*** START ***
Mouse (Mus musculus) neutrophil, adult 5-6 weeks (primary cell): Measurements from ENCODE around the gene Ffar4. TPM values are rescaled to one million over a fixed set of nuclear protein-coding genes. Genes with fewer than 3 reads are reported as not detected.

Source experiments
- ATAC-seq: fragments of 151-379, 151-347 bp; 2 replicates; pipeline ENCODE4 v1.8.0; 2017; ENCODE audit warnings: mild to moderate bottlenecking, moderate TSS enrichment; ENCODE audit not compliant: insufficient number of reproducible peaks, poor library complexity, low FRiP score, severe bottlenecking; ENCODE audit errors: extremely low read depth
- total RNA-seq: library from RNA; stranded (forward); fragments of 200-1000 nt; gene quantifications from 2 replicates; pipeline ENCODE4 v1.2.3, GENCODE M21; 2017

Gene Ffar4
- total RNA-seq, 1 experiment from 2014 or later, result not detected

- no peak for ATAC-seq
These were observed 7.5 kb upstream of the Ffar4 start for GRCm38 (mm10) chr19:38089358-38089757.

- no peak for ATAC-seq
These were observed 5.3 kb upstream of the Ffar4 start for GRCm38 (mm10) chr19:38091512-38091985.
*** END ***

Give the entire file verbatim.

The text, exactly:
Mouse (Mus musculus) neutrophil, adult 5-6 weeks (primary cell): Measurements from ENCODE around the gene Ffar4. TPM values are rescaled to one million over a fixed set of nuclear protein-coding genes. Genes with fewer than 3 reads are reported as not detected.

Source experiments
- ATAC-seq: fragments of 151-379, 151-347 bp; 2 replicates; pipeline ENCODE4 v1.8.0; 2017; ENCODE audit warnings: mild to moderate bottlenecking, moderate TSS enrichment; ENCODE audit not compliant: insufficient number of reproducible peaks, poor library complexity, low FRiP score, severe bottlenecking; ENCODE audit errors: extremely low read depth
- total RNA-seq: library from RNA; stranded (forward); fragments of 200-1000 nt; gene quantifications from 2 replicates; pipeline ENCODE4 v1.2.3, GENCODE M21; 2017

Gene Ffar4
- total RNA-seq, 1 experiment from 2014 or later, result not detected

- no peak for ATAC-seq
These were observed 7.5 kb upstream of the Ffar4 start for GRCm38 (mm10) chr19:38089358-38089757.

- no peak for ATAC-seq
These were observed 5.3 kb upstream of the Ffar4 start for GRCm38 (mm10) chr19:38091512-38091985.